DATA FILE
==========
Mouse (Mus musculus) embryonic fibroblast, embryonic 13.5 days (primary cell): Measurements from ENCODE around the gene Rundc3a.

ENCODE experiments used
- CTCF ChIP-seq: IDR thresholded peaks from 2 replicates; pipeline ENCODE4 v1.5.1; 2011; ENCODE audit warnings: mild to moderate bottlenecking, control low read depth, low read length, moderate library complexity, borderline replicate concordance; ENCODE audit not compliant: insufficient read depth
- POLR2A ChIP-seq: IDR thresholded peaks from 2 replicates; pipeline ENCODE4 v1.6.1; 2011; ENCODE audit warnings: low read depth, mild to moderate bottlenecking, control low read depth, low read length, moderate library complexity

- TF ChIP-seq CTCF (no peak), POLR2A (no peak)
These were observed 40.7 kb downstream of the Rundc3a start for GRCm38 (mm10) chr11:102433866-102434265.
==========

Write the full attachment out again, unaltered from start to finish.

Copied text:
Mouse (Mus musculus) embryonic fibroblast, embryonic 13.5 days (primary cell): Measurements from ENCODE around the gene Rundc3a.

ENCODE experiments used
- CTCF ChIP-seq: IDR thresholded peaks from 2 replicates; pipeline ENCODE4 v1.5.1; 2011; ENCODE audit warnings: mild to moderate bottlenecking, control low read depth, low read length, moderate library complexity, borderline replicate concordance; ENCODE audit not compliant: insufficient read depth
- POLR2A ChIP-seq: IDR thresholded peaks from 2 replicates; pipeline ENCODE4 v1.6.1; 2011; ENCODE audit warnings: low read depth, mild to moderate bottlenecking, control low read depth, low read length, moderate library complexity

- TF ChIP-seq CTCF (no peak), POLR2A (no peak)
These were observed 40.7 kb downstream of the Rundc3a start for GRCm38 (mm10) chr11:102433866-102434265.